Búsqueda Imágenes Maps Play YouTube Noticias Gmail Drive Más »
Iniciar sesión
Usuarios de lectores de pantalla: deben hacer clic en este enlace para utilizar el modo de accesibilidad. Este modo tiene las mismas funciones esenciales pero funciona mejor con el lector.

Patentes

  1. Búsqueda avanzada de patentes
Número de publicaciónUS6613087 B1
Tipo de publicaciónConcesión
Número de solicitudUS 09/587,953
Fecha de publicación2 Sep 2003
Fecha de presentación6 Jun 2000
Fecha de prioridad31 Dic 1996
TarifaPagadas
También publicado comoEP1011742A1, US6074419, WO1998029146A1
Número de publicación09587953, 587953, US 6613087 B1, US 6613087B1, US-B1-6613087, US6613087 B1, US6613087B1
InventoresSteven J. Healy, Richard F. Schroeder
Cesionario originalSt. Jude Medical, Inc.
Exportar citaBiBTeX, EndNote, RefMan
Enlaces externos: USPTO, Cesión de USPTO, Espacenet
Indicia for prosthetic device
US 6613087 B1
Resumen
A prosthetic stentless aortic tissue valve includes a substantially annular valve body having a leaflet carried therein for occluding blood flow therethrough. A root extends generally coaxially from the valve body. Visual marking are provided on the root and act as a sculpting guide for a surgeon during implantation of the prosthetic heart valve to sculpt portions of sinus areas of the root.
Imágenes(9)
Previous page
Next page
Reclamaciones(22)
What is claimed is:
1. A prosthetic device for replacing or repairing natural tissue of a patient, comprising:
a flexible layer of a biocompatible material having a surface; and
indicia comprising laser markings forming a sculpting guideline carried on the surface of the flexible layer, wherein the prosthetic device is separable along the sculpting guideline and the indicia does not damage the material to an extent which would adversely affect the functionality of the material.
2. The prosthetic device of claim 1 wherein the flexible layer is part of a stentless aortic valve.
3. The prosthetic device of claim wherein the flexible layer comprises a portion of a valved conduit.
4. The prosthetic device of claim 1 wherein not damaging the material avoids mineralization of the material.
5. A prosthetic device for replacing or repairing natural tissue of a patient, comprising:
a flexible layer of a first biocompatible material having a surface, wherein the first flexible layer is part of a stentless aortic heart valve; and
indicia carried on the surface of the flexible layer providing a sculpting guideline, wherein the prosthetic device is separable along the sculpting guideline and the indicia does not damage the material to an extent which would adversely affect the functionality of the material.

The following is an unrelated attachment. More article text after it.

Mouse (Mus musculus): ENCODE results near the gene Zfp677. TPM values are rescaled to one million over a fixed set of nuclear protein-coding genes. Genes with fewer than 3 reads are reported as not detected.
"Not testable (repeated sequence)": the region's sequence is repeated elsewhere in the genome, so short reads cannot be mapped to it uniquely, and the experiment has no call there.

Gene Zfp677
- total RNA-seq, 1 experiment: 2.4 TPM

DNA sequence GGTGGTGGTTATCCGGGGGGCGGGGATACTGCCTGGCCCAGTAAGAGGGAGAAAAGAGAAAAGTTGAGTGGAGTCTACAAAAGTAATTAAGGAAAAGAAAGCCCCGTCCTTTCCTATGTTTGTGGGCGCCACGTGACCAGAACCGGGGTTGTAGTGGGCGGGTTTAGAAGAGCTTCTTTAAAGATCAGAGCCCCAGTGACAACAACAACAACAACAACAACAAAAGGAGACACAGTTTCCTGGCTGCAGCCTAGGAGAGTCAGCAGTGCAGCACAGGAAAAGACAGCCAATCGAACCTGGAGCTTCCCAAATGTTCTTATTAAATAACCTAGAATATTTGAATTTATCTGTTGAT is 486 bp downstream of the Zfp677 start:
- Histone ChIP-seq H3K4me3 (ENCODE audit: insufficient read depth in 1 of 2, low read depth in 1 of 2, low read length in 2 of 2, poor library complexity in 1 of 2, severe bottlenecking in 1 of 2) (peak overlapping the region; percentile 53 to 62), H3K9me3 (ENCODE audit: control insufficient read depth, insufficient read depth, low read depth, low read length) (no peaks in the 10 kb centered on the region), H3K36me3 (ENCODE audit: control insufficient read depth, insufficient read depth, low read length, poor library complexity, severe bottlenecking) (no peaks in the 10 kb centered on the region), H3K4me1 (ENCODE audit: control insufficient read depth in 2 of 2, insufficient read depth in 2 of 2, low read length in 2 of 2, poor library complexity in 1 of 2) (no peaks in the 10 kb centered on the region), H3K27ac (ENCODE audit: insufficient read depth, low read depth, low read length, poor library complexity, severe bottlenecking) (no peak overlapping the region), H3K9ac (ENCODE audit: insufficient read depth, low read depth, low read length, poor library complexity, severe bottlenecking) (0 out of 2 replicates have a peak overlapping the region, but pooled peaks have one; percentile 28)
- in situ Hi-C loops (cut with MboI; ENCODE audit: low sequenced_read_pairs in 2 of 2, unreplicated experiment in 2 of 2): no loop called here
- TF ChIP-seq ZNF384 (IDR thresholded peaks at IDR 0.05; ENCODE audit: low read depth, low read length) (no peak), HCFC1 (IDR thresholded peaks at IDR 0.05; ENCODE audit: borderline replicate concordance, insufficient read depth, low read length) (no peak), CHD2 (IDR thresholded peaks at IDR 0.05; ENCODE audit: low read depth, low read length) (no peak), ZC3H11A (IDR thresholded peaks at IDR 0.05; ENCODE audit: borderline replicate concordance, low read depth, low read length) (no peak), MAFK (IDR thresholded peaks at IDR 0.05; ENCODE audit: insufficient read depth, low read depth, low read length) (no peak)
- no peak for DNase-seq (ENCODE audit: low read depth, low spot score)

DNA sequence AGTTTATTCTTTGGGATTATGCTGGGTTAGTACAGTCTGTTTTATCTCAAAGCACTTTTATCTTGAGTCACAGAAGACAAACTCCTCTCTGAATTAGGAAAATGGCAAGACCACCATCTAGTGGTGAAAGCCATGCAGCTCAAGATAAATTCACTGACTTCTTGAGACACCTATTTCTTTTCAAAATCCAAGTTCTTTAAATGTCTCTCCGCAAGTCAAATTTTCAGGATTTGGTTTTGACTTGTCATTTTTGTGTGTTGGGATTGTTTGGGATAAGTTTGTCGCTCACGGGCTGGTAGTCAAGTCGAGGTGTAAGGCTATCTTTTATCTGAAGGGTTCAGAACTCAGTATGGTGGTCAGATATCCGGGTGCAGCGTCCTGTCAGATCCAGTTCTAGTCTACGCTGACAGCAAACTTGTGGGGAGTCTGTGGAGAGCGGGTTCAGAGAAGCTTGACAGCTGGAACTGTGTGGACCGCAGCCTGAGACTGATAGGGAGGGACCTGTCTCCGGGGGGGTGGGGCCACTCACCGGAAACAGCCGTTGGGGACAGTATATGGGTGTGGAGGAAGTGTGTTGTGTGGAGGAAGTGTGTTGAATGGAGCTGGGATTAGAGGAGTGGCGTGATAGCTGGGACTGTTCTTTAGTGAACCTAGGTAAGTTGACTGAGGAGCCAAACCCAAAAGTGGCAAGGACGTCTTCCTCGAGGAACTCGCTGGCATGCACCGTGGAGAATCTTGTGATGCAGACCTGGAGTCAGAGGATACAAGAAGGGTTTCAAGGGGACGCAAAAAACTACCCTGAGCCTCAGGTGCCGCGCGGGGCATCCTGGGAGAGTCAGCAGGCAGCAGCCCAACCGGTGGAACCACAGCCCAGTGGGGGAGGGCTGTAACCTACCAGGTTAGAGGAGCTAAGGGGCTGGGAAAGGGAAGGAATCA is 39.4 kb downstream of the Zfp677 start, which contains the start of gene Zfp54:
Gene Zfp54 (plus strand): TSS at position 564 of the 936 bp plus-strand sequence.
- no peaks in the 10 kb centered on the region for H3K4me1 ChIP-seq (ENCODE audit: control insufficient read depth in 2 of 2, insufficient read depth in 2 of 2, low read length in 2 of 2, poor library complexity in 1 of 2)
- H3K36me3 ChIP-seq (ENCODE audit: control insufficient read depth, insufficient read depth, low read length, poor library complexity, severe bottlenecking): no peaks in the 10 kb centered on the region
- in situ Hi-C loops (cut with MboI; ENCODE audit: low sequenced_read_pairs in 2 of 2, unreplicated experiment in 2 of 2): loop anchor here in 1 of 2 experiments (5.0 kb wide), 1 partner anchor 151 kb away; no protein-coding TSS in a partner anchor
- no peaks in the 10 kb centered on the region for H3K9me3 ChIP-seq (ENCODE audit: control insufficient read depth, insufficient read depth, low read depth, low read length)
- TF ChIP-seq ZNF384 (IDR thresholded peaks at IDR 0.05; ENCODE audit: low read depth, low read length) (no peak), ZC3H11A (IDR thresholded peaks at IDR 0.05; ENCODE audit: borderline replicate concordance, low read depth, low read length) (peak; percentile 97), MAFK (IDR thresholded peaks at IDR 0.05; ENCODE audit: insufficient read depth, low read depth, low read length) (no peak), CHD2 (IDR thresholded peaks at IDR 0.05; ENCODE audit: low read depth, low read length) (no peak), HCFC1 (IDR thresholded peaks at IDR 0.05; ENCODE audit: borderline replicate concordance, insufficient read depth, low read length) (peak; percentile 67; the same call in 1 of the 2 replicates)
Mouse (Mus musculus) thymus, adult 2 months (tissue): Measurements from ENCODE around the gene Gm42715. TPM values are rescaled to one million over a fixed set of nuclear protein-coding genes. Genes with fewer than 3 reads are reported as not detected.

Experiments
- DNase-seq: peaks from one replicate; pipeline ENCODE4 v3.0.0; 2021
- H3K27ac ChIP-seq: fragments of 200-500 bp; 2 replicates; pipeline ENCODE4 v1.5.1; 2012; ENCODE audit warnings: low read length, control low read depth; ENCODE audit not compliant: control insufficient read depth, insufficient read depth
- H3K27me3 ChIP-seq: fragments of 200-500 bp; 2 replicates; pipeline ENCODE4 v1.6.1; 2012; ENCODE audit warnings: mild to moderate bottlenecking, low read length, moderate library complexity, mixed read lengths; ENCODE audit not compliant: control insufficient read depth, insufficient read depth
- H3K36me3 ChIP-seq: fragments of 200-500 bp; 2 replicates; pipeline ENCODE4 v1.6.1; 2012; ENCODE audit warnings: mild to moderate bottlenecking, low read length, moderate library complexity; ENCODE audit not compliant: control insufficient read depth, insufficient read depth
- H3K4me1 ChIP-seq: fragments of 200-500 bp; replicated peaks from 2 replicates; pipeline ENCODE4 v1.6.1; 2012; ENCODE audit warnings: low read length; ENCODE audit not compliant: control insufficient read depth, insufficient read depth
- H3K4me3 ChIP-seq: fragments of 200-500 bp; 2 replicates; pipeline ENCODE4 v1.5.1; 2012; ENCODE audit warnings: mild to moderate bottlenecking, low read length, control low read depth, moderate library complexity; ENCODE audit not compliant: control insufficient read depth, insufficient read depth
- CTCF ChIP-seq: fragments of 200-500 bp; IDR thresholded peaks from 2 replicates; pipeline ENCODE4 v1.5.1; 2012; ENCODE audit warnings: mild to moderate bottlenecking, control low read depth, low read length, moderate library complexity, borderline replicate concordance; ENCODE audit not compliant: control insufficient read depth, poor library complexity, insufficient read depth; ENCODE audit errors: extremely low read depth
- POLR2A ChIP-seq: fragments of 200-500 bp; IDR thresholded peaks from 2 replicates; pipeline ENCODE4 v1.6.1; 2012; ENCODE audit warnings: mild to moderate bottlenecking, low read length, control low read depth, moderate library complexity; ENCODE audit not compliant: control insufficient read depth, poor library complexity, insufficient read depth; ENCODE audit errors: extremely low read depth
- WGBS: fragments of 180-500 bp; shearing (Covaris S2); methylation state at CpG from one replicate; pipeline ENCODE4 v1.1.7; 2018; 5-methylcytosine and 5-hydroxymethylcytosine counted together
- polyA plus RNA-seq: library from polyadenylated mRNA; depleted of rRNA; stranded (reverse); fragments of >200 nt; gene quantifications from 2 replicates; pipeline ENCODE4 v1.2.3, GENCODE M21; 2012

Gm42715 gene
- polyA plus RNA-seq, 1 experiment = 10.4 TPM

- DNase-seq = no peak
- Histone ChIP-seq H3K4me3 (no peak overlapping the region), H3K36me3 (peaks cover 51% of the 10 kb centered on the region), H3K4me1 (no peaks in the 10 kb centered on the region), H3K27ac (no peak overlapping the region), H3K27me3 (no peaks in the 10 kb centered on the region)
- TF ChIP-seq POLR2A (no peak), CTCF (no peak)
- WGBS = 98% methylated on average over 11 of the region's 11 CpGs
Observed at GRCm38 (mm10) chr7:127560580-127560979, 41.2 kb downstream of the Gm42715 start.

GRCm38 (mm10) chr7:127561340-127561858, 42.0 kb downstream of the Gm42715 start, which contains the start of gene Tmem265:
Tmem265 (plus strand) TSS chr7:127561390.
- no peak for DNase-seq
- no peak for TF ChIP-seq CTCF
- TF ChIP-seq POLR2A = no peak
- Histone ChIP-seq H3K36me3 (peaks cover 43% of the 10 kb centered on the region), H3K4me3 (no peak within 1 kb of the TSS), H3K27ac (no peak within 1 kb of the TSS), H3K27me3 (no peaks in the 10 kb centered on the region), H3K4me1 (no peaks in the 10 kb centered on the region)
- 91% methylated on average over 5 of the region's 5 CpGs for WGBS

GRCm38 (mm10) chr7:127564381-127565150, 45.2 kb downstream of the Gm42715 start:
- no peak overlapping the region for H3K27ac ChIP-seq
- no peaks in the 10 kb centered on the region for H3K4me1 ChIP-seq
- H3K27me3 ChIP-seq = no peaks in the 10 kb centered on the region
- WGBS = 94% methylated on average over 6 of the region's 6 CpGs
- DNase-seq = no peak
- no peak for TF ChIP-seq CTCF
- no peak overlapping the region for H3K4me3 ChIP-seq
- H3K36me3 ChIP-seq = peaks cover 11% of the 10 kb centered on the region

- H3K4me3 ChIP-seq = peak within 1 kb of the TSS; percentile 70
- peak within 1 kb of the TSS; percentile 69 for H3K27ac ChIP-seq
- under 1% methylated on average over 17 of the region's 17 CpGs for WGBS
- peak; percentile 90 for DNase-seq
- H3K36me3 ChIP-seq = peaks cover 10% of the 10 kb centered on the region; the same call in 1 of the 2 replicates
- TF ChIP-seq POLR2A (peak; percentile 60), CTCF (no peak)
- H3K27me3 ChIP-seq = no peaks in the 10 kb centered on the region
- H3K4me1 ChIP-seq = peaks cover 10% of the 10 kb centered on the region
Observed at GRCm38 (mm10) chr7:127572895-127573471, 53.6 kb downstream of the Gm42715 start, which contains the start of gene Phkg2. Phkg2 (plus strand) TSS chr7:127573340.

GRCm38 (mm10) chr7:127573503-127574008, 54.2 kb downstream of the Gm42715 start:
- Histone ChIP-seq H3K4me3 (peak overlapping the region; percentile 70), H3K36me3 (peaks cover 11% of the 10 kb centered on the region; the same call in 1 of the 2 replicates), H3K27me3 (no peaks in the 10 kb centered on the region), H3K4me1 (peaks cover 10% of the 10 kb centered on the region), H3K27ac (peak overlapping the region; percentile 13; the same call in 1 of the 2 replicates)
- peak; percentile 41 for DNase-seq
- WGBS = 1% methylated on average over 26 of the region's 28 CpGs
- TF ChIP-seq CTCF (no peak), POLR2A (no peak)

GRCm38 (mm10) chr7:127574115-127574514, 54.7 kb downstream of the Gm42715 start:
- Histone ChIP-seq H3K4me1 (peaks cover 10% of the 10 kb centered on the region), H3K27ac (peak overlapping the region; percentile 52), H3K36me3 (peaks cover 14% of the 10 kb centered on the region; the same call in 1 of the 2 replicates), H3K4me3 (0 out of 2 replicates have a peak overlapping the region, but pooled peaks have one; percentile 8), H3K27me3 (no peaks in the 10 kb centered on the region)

6. The prosthetic device of claim 5 wherein the indicia comprises a biocompatible dye applied to the surface of the flexible layer.
7. The prosthetic device of claim 5 wherein the indicia comprises laser markings formed on the surface of the flexible layer.
8. The prosthetic device of claim 5 wherein the indicia comprises a second biocompatible material adhered to the surface of the flexible layer.
9. The prosthetic device of claim 8 wherein the second biocompatible material is colored.
10. The prosthetic device of claim 5 wherein not damaging the material avoids mineralization of the material.
11. A prosthetic device for replacing or repairing natural tissue of a patient, comprising:
a flexible layer of a biocompatible material having a surface; and
indicia carried on the surface of the flexible layer wherein the indicia does not damage the material to an extent which would adversely affect the functionality of the material by avoiding mineralization of the material.
12. The prosthetic device of claim 11 wherein the indicia comprises a biocompatible dye applied to the surface of the flexible layer.
13. The prosthetic device of claim 11 wherein the indicia comprises laser markings formed on the surface of the flexible layer.
14. The prosthetic device of claim 11 wherein the indicia comprises a biocompatible material adhered to the surface of the flexible layer.
15. The prosthetic device of claim 14 wherein the adhesive is colored.
16. The prosthetic device of claim 11 wherein the flexible layer is part of a stentless aortic valve and the indicia provides a sculpting guideline.